After starting the week well, equity markets look set to close it off on a strong footing. European markets were shaky, after August euro area consumer price figures pointed to disinflation across the currency bloc.
By Kevin Loane
Friday, August 29, 2014
Markets in New York have followed a similar pattern in early morning trading.
The S&P 500 rose slightly after the opening bell, climbing 2.99 points, or 0.15% to 1999.73. Market commentators have fixated on the 2000 benchmark since it was first crossed earlier this week, and will no doubt be keen to see whether it ends the week above or below that easily digestible number. Anything to the upside may be interpreted as a sign that this year’s market rise has legs in it yet. The Dow Jones Industrial Average was up 0.04%, or 7.64 points, to 17,087.21.
Domestic indicators, released this morning, pointed to some economic weakness at the beginning of Q3, after Q2’s 4.2% rise in economic output. Personal income rose 0.2% in July (Consensus: 0.3%), while spending fell 0.1% (Consensus: 0.3%), marking the first decline since January. The discrepancy led to a 0.3 percentage point increase in the savings rate to 5.7%, indicating a degree of caution on the part of some Americans. A separate survey pointed to a rosier outlook for consumers this month. The University of Michigan’s August consumer confidence survey rose 0.7 points to 82.5 after a preliminary 79.2 figure.
Continued improvement stateside contrasts with the situation in the euro area, where policymakers battle the dual threat of low inflation and high unemployment. Figures today showed that consumer prices rose by just 0.3% in the twelve months to August. Prices are falling outright in several periphery economies, including Italy, where annual inflation dropped below 0% to -0.1% for the first time since 1959. Separately, the euro area unemployment rate held steady at 11.5% in July. This figure was 23.2% for those under 25. The data will add pressure on the European Central Bank (ECB) to announce further stimulus measures after its Governing Council meets next week.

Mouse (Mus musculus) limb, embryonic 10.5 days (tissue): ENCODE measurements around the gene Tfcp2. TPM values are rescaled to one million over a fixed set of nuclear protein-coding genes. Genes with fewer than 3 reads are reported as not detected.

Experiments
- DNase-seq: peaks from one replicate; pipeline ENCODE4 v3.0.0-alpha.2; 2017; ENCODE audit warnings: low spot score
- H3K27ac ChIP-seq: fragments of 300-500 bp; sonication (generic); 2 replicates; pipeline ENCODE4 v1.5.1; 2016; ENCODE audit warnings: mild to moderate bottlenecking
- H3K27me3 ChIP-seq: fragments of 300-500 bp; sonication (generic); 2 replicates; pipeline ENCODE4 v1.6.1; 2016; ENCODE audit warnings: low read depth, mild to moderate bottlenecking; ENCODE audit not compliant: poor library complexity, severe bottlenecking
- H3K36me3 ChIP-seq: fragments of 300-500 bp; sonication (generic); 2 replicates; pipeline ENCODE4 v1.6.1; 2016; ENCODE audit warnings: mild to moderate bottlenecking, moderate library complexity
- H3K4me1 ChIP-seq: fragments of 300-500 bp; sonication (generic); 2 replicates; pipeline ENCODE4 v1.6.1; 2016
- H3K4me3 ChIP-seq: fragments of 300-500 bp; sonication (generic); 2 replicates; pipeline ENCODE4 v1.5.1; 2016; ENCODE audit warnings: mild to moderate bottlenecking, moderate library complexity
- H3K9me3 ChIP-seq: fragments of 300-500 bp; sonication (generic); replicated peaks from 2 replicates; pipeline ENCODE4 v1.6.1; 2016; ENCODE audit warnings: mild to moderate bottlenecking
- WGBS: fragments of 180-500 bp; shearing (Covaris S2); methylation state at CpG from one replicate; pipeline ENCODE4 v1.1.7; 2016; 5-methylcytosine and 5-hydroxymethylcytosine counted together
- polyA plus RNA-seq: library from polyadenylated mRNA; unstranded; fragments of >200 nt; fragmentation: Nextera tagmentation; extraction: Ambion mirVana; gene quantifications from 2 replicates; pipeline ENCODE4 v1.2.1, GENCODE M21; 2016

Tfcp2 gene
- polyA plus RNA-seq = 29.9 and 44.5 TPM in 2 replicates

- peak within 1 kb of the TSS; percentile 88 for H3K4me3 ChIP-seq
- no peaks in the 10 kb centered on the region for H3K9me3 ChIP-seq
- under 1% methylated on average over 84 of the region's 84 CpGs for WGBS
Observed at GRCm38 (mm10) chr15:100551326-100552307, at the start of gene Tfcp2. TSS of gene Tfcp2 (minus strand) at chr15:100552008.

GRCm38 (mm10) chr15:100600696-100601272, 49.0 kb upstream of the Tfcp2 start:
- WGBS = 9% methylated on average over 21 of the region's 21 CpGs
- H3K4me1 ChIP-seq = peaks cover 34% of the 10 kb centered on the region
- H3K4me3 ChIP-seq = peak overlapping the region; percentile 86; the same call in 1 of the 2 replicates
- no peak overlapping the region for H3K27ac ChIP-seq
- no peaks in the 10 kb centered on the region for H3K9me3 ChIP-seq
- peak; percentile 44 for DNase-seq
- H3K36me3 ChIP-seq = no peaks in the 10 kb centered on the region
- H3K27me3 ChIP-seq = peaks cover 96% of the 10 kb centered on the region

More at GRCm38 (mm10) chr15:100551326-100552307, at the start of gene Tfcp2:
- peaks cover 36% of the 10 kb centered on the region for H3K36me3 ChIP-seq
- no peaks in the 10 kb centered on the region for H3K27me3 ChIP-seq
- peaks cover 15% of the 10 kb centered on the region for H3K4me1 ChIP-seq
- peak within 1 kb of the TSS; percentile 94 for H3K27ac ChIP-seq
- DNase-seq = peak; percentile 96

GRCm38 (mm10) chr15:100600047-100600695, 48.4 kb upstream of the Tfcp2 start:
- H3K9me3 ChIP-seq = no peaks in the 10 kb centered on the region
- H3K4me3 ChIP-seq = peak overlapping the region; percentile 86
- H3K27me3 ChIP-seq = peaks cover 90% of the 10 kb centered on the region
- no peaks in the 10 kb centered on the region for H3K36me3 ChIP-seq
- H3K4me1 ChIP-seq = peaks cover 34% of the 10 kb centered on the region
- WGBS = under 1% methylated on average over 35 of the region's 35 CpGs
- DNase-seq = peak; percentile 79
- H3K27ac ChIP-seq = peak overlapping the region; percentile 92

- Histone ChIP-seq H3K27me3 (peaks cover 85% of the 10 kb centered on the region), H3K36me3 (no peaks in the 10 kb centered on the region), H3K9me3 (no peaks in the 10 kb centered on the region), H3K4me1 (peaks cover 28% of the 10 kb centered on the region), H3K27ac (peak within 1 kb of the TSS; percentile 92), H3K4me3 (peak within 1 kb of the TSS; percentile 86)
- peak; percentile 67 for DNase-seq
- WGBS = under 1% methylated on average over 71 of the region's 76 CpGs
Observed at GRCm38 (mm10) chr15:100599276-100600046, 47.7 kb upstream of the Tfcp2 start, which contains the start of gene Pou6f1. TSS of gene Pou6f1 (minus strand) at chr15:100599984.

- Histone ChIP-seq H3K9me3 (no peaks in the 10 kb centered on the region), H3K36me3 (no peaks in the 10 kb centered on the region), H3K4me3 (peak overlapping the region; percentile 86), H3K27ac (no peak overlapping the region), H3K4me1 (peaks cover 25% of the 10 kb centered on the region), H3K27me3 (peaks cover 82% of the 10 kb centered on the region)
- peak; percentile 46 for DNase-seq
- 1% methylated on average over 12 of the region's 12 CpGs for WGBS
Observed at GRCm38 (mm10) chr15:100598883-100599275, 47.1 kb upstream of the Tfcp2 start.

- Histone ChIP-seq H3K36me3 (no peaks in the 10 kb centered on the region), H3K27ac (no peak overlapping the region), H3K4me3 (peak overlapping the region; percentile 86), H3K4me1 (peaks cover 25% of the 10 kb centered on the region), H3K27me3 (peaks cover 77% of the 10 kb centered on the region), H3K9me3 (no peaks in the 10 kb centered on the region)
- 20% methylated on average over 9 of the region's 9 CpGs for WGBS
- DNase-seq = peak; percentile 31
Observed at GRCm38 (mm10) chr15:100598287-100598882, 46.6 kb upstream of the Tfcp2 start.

Traders will focus on developments in Frankfurt. Any disappointment may cause international jitters in financial markets. Fluctuation in currency markets today suggested market participants are unsure what the ECB may deliver. EUR/USD declined upon release of the inflation data, before rising thereafter. By 09:30am in New York, it was down again, by a small amount, at 1.3128. It was broadly flat against sterling. Next week’s decision, as well as the press conference that follows it, will no doubt be pencilled in as ‘must-watch’ events by currency traders.
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